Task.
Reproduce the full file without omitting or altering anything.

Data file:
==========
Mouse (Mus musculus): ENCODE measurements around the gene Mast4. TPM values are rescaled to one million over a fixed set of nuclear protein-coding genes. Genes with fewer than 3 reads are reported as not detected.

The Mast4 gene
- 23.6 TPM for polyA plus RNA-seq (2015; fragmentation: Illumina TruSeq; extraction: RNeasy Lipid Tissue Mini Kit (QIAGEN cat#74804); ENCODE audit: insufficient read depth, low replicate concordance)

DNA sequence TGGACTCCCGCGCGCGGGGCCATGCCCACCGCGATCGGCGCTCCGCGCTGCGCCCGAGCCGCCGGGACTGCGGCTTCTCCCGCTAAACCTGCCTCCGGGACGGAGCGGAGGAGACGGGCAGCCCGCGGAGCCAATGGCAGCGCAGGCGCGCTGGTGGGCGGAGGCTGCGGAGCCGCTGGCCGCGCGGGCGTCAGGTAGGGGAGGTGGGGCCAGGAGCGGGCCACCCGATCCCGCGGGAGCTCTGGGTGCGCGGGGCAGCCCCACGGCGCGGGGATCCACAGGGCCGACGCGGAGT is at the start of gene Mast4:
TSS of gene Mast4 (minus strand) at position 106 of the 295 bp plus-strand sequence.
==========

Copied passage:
Mouse (Mus musculus): ENCODE measurements around the gene Mast4. TPM values are rescaled to one million over a fixed set of nuclear protein-coding genes. Genes with fewer than 3 reads are reported as not detected.

The Mast4 gene
- 23.6 TPM for polyA plus RNA-seq (2015; fragmentation: Illumina TruSeq; extraction: RNeasy Lipid Tissue Mini Kit (QIAGEN cat#74804); ENCODE audit: insufficient read depth, low replicate concordance)

DNA sequence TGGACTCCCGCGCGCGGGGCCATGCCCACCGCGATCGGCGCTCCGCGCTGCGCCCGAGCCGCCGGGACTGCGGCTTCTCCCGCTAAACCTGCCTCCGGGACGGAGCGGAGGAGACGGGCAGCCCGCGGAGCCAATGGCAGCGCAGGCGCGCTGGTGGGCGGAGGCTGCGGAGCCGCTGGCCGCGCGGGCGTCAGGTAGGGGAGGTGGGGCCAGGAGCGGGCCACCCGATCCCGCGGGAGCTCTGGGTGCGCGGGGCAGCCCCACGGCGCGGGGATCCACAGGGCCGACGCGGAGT is at the start of gene Mast4:
TSS of gene Mast4 (minus strand) at position 106 of the 295 bp plus-strand sequence.